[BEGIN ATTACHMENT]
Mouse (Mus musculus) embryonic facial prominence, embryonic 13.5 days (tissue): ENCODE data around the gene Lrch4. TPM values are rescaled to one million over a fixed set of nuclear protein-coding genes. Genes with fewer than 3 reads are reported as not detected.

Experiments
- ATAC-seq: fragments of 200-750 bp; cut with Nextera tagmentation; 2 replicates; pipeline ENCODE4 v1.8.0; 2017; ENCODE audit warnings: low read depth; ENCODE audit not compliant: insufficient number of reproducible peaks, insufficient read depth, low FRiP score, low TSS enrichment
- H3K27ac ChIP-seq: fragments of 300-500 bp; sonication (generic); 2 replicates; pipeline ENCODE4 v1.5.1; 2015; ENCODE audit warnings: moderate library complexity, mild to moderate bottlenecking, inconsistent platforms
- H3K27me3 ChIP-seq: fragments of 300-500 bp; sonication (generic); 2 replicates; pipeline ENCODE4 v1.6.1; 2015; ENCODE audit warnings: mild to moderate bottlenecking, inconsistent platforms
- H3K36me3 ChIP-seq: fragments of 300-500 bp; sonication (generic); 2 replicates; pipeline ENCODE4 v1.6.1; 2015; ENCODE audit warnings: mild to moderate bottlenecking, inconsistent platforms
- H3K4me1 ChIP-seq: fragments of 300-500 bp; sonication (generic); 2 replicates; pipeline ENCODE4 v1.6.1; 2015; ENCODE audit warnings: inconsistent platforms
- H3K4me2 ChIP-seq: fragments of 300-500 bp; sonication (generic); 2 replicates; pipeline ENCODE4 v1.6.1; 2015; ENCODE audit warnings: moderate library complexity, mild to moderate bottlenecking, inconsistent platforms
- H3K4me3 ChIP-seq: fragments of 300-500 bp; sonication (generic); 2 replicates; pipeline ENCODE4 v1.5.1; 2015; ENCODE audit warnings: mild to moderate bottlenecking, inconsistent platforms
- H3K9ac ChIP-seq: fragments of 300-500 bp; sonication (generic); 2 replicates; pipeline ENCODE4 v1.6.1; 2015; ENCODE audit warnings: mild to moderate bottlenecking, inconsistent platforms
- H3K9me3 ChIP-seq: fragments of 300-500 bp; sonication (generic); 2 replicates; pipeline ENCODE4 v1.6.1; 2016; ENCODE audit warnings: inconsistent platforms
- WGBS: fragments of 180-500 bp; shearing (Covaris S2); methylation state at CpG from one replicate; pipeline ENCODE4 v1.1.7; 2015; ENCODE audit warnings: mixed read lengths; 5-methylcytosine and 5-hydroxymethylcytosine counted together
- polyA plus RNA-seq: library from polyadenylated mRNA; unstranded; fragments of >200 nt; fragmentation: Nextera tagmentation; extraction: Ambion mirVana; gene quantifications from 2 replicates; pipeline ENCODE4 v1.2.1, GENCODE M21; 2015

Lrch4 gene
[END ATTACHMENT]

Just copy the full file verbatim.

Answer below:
Mouse (Mus musculus) embryonic facial prominence, embryonic 13.5 days (tissue): ENCODE data around the gene Lrch4. TPM values are rescaled to one million over a fixed set of nuclear protein-coding genes. Genes with fewer than 3 reads are reported as not detected.

Experiments
- ATAC-seq: fragments of 200-750 bp; cut with Nextera tagmentation; 2 replicates; pipeline ENCODE4 v1.8.0; 2017; ENCODE audit warnings: low read depth; ENCODE audit not compliant: insufficient number of reproducible peaks, insufficient read depth, low FRiP score, low TSS enrichment
- H3K27ac ChIP-seq: fragments of 300-500 bp; sonication (generic); 2 replicates; pipeline ENCODE4 v1.5.1; 2015; ENCODE audit warnings: moderate library complexity, mild to moderate bottlenecking, inconsistent platforms
- H3K27me3 ChIP-seq: fragments of 300-500 bp; sonication (generic); 2 replicates; pipeline ENCODE4 v1.6.1; 2015; ENCODE audit warnings: mild to moderate bottlenecking, inconsistent platforms
- H3K36me3 ChIP-seq: fragments of 300-500 bp; sonication (generic); 2 replicates; pipeline ENCODE4 v1.6.1; 2015; ENCODE audit warnings: mild to moderate bottlenecking, inconsistent platforms
- H3K4me1 ChIP-seq: fragments of 300-500 bp; sonication (generic); 2 replicates; pipeline ENCODE4 v1.6.1; 2015; ENCODE audit warnings: inconsistent platforms
- H3K4me2 ChIP-seq: fragments of 300-500 bp; sonication (generic); 2 replicates; pipeline ENCODE4 v1.6.1; 2015; ENCODE audit warnings: moderate library complexity, mild to moderate bottlenecking, inconsistent platforms
- H3K4me3 ChIP-seq: fragments of 300-500 bp; sonication (generic); 2 replicates; pipeline ENCODE4 v1.5.1; 2015; ENCODE audit warnings: mild to moderate bottlenecking, inconsistent platforms
- H3K9ac ChIP-seq: fragments of 300-500 bp; sonication (generic); 2 replicates; pipeline ENCODE4 v1.6.1; 2015; ENCODE audit warnings: mild to moderate bottlenecking, inconsistent platforms
- H3K9me3 ChIP-seq: fragments of 300-500 bp; sonication (generic); 2 replicates; pipeline ENCODE4 v1.6.1; 2016; ENCODE audit warnings: inconsistent platforms
- WGBS: fragments of 180-500 bp; shearing (Covaris S2); methylation state at CpG from one replicate; pipeline ENCODE4 v1.1.7; 2015; ENCODE audit warnings: mixed read lengths; 5-methylcytosine and 5-hydroxymethylcytosine counted together
- polyA plus RNA-seq: library from polyadenylated mRNA; unstranded; fragments of >200 nt; fragmentation: Nextera tagmentation; extraction: Ambion mirVana; gene quantifications from 2 replicates; pipeline ENCODE4 v1.2.1, GENCODE M21; 2015

Lrch4 gene